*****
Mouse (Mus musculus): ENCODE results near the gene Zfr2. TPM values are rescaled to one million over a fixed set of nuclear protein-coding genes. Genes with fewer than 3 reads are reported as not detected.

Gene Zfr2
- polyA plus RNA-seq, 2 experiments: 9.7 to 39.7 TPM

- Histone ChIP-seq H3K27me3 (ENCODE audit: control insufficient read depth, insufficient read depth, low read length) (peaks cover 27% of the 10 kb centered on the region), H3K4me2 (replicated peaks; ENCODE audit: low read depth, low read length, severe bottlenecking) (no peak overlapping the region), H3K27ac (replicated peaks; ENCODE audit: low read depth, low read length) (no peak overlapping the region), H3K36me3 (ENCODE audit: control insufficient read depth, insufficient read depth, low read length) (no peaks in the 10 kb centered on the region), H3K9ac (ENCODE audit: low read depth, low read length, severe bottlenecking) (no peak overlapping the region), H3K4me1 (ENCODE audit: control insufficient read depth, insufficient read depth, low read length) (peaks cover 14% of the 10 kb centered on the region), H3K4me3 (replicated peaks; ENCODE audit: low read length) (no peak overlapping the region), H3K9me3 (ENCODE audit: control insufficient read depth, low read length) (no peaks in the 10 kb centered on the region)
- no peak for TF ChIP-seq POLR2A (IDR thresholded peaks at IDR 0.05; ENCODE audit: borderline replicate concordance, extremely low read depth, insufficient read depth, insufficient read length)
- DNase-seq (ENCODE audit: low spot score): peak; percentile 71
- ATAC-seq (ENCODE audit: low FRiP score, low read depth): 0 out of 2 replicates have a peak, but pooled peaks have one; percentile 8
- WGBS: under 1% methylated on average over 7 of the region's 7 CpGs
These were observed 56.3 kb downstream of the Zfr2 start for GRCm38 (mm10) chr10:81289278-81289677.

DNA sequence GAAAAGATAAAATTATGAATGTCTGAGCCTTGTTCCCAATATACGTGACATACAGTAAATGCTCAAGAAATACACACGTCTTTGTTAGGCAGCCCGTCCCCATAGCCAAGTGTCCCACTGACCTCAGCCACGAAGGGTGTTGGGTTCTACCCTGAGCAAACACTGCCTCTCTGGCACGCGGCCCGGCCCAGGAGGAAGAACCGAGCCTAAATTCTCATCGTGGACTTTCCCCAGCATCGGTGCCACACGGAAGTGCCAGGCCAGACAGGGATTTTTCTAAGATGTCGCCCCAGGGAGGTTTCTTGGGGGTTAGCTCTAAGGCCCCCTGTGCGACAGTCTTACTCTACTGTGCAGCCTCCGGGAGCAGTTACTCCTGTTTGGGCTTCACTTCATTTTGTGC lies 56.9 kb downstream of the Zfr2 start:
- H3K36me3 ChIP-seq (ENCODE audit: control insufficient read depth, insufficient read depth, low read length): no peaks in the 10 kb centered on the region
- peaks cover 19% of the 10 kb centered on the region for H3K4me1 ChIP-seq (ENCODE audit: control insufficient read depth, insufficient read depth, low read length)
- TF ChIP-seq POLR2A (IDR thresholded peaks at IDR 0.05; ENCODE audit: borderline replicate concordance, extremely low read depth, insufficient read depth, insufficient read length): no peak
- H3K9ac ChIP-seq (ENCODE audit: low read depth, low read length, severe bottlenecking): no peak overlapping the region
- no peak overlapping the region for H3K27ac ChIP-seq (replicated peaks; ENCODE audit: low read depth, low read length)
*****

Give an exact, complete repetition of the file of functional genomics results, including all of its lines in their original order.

Mouse (Mus musculus): ENCODE results near the gene Zfr2. TPM values are rescaled to one million over a fixed set of nuclear protein-coding genes. Genes with fewer than 3 reads are reported as not detected.

Gene Zfr2
- polyA plus RNA-seq, 2 experiments: 9.7 to 39.7 TPM

- Histone ChIP-seq H3K27me3 (ENCODE audit: control insufficient read depth, insufficient read depth, low read length) (peaks cover 27% of the 10 kb centered on the region), H3K4me2 (replicated peaks; ENCODE audit: low read depth, low read length, severe bottlenecking) (no peak overlapping the region), H3K27ac (replicated peaks; ENCODE audit: low read depth, low read length) (no peak overlapping the region), H3K36me3 (ENCODE audit: control insufficient read depth, insufficient read depth, low read length) (no peaks in the 10 kb centered on the region), H3K9ac (ENCODE audit: low read depth, low read length, severe bottlenecking) (no peak overlapping the region), H3K4me1 (ENCODE audit: control insufficient read depth, insufficient read depth, low read length) (peaks cover 14% of the 10 kb centered on the region), H3K4me3 (replicated peaks; ENCODE audit: low read length) (no peak overlapping the region), H3K9me3 (ENCODE audit: control insufficient read depth, low read length) (no peaks in the 10 kb centered on the region)
- no peak for TF ChIP-seq POLR2A (IDR thresholded peaks at IDR 0.05; ENCODE audit: borderline replicate concordance, extremely low read depth, insufficient read depth, insufficient read length)
- DNase-seq (ENCODE audit: low spot score): peak; percentile 71
- ATAC-seq (ENCODE audit: low FRiP score, low read depth): 0 out of 2 replicates have a peak, but pooled peaks have one; percentile 8
- WGBS: under 1% methylated on average over 7 of the region's 7 CpGs
These were observed 56.3 kb downstream of the Zfr2 start for GRCm38 (mm10) chr10:81289278-81289677.

DNA sequence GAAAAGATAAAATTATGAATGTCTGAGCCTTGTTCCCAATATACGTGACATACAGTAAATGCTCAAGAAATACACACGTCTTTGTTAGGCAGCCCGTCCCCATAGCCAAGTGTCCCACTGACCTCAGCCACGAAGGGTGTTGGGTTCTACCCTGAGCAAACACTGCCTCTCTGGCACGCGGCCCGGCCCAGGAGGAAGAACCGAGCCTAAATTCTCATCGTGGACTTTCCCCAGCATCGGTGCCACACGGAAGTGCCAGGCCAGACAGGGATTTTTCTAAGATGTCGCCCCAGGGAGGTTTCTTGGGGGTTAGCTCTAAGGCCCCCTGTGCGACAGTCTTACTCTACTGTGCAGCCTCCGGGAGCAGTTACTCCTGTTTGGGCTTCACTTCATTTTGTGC lies 56.9 kb downstream of the Zfr2 start:
- H3K36me3 ChIP-seq (ENCODE audit: control insufficient read depth, insufficient read depth, low read length): no peaks in the 10 kb centered on the region
- peaks cover 19% of the 10 kb centered on the region for H3K4me1 ChIP-seq (ENCODE audit: control insufficient read depth, insufficient read depth, low read length)
- TF ChIP-seq POLR2A (IDR thresholded peaks at IDR 0.05; ENCODE audit: borderline replicate concordance, extremely low read depth, insufficient read depth, insufficient read length): no peak
- H3K9ac ChIP-seq (ENCODE audit: low read depth, low read length, severe bottlenecking): no peak overlapping the region
- no peak overlapping the region for H3K27ac ChIP-seq (replicated peaks; ENCODE audit: low read depth, low read length)